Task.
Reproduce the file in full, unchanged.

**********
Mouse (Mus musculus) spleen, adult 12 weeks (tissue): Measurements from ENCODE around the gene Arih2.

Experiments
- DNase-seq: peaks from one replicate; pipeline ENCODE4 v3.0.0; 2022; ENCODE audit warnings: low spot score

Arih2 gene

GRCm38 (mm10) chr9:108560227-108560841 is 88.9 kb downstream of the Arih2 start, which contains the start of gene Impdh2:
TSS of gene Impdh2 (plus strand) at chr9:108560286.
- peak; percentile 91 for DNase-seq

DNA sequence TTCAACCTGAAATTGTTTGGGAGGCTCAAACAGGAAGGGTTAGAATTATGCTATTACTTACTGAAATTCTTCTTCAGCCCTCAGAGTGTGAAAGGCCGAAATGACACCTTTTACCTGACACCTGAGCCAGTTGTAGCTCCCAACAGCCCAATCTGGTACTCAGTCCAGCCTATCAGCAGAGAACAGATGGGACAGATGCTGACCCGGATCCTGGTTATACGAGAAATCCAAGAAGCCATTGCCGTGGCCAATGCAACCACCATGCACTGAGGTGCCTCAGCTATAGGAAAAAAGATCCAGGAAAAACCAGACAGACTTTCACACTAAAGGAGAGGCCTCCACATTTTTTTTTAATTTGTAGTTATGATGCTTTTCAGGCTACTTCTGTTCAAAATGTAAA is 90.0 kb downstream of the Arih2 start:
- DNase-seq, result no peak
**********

Mouse (Mus musculus) spleen, adult 12 weeks (tissue): Measurements from ENCODE around the gene Arih2.

Experiments
- DNase-seq: peaks from one replicate; pipeline ENCODE4 v3.0.0; 2022; ENCODE audit warnings: low spot score

Arih2 gene

GRCm38 (mm10) chr9:108560227-108560841 is 88.9 kb downstream of the Arih2 start, which contains the start of gene Impdh2:
TSS of gene Impdh2 (plus strand) at chr9:108560286.
- peak; percentile 91 for DNase-seq

DNA sequence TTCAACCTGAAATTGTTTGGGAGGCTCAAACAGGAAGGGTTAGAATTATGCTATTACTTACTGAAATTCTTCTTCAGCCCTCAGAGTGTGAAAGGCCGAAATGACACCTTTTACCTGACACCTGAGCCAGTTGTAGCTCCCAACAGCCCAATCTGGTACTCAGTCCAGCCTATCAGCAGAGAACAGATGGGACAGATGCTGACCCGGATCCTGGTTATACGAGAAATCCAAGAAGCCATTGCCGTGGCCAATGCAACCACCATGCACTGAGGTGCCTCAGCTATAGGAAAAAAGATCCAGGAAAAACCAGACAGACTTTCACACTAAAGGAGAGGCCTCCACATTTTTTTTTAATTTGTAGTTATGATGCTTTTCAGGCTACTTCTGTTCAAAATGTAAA is 90.0 kb downstream of the Arih2 start:
- DNase-seq, result no peak